please what is the treatment for fungi, the reason being that, my plum treat is full of it. thanks.
Thank you for contacting the Toronto Master Gardeners about how to treat the fungal infection in your plum tree.
Unfortunately, plum trees are susceptible to a couple of fungal infections: brown rot and black knot. Black knot is easily identified as it affects only the woody tissues of the tree and appears as elongated, rough black swellings or knots on small twigs and branches. Since your brief description doesn’t include that and mentions only that your tree is full of fungi, I suspect that brown rot is the problem.
Brown rot is a common problem in plum trees and can become severe during wet, humid weather. [We’ve had a lot of this type weather in the Toronto area this summer]. The following is a detailed description of the disease by The Connecticut Agricultural Experiment Station: Brown rot causes blossom blights, twig blights, twig cankers, and fruit rots. Infected blossoms wilt, shrivel, and die, becoming covered with a grayish mold. Infection can then spread to the twig and form a brownish oval canker. These cankers can expand andeventually girdle the twig, causing the terminal growth to wither and die. On fruit, symptoms first appear as a small, circular brown spots that increase rapidly in size and eventually result in a soft rot of the entire fruit. Under wet, humid conditions, ash-gray, powdery tufts appear all over the surface of the fruit, a characteristic diagnostic symptom of this disease. Fruit decay is often not apparent on immature fruit but becomes obvious as fruit begin to ripen. Fruit which are wounded (by insects, mechanical injury, bird pecks, etc.) are more readily infected than unwounded fruit. Rotted fruit may fall to the ground or persist as mummies on the tree. The fungus overwinters in fruit mummies on the tree or ground and in twig cankers. In spring, the fungus produces two types of spores; one type is produced on the surface of cankers and mummied fruit on the tree and the other type is produced in mummied fruit on the ground. Both spore types can cause infection under warm, moist conditions.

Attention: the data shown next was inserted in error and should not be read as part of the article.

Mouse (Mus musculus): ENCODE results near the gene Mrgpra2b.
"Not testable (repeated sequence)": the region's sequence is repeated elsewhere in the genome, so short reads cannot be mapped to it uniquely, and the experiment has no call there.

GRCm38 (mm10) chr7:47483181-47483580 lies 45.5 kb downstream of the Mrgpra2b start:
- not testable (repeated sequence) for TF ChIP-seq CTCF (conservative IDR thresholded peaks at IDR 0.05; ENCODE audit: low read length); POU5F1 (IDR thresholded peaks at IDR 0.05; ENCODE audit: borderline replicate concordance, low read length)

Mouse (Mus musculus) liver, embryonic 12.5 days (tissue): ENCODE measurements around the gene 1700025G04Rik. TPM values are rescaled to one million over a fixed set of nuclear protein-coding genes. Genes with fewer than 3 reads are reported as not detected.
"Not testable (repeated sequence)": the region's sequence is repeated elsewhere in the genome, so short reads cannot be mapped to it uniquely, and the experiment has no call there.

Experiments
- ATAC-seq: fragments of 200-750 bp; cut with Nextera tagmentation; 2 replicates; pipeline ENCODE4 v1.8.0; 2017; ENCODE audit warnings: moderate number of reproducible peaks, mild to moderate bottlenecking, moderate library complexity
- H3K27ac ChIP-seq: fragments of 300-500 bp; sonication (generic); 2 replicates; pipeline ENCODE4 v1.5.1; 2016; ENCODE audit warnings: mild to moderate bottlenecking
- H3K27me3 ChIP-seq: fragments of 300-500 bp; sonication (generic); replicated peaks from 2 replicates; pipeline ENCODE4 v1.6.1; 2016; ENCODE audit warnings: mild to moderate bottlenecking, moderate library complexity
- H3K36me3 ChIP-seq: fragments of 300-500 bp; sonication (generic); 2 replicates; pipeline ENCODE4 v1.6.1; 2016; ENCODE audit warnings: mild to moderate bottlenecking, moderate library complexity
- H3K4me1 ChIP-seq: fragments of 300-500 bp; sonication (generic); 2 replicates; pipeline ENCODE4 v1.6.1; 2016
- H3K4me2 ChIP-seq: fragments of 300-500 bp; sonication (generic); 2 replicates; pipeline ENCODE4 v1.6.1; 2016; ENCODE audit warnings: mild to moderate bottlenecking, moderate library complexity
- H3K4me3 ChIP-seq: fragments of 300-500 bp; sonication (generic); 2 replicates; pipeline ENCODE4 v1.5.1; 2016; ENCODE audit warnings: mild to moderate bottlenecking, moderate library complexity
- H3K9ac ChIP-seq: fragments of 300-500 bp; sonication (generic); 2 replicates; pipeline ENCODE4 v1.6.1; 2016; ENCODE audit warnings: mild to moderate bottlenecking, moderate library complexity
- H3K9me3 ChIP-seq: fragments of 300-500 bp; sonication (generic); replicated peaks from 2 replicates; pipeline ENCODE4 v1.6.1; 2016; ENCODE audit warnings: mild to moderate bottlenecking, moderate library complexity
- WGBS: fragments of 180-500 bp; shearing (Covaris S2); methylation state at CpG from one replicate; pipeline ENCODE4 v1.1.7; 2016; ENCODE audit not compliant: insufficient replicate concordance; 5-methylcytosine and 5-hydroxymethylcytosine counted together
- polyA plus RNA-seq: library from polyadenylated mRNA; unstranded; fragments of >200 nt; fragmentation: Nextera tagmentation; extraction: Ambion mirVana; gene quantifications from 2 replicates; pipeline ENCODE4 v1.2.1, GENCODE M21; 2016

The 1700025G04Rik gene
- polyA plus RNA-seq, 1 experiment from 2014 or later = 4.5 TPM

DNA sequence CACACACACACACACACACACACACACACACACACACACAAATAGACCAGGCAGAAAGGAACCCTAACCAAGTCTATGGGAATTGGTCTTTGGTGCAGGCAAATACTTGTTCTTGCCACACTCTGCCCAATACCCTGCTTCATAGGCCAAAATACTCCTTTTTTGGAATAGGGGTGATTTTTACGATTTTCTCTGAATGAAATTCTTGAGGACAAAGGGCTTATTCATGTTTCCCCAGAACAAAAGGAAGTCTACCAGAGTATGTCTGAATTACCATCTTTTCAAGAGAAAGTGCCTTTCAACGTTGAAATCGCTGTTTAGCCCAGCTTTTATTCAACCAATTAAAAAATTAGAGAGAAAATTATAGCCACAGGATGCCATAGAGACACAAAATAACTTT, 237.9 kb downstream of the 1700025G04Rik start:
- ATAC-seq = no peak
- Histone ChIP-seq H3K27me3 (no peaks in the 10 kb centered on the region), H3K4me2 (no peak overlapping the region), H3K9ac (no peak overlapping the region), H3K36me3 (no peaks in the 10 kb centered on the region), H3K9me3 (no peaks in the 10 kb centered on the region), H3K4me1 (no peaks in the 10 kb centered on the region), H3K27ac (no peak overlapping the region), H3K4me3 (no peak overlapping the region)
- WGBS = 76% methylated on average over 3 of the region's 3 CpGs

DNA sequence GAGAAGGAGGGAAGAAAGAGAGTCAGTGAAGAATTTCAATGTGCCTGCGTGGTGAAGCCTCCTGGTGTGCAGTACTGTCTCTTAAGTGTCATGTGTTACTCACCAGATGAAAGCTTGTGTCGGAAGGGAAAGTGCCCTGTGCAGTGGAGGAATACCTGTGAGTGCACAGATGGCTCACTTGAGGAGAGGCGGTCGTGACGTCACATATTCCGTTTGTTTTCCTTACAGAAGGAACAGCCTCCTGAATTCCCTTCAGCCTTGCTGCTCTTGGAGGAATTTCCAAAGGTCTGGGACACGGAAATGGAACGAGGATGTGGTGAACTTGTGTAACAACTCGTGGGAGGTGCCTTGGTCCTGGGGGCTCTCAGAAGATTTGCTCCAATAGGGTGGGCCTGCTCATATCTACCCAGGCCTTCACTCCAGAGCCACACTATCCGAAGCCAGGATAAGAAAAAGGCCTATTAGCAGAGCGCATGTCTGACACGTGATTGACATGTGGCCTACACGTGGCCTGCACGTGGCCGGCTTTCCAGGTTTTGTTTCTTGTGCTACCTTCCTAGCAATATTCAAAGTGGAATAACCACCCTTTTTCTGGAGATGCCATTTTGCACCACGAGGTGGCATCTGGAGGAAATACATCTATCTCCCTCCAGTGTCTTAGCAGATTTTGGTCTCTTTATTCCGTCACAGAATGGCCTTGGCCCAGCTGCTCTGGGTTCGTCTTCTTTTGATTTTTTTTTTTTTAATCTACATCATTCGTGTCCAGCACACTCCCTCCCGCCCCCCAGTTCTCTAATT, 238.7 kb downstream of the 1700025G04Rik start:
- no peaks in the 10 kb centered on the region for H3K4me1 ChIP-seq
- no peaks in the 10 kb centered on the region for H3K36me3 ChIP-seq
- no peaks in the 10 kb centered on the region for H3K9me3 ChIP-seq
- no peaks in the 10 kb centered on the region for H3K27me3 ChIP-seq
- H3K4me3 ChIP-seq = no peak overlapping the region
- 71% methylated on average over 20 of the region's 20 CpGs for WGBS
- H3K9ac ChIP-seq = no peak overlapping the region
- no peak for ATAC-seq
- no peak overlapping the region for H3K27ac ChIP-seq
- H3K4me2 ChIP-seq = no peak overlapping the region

The first step in managing and treating the plum tree is sanitation; you must remove infected leaves, fruit and prune any affected branches. Remove them from the area and dispose of them since they may continue to be a source of pests. Make sure that you clear everything from underneath the tree. Do not compost the leaves, etc.
Secondly, you need to maintain an open canopy in the tree to improve air movement and reduce wetness that promotes disease development. Prune the tree seasonally to keep the tree structure open.
Thirdly, you may need to use a fungicide to control the present fungal infection. In Ontario, many sulfur-containing products are available that will help to control the fungal disease. Local stores may be able to recommend specific products. Under the Ontario Pesticide bylaw, one can buy what has been approved for home gardens. [See: <www.ontario.ca/environment-and-energy/pesticides-home-lawns-and-gardens>].
By following the above steps, you should be able to successfully treat the fungal infection on your plum tree. Of course, maintaining the health of the tree through good cultural practices is the most important aspect. If you have any other questions, please let us know. Thanks.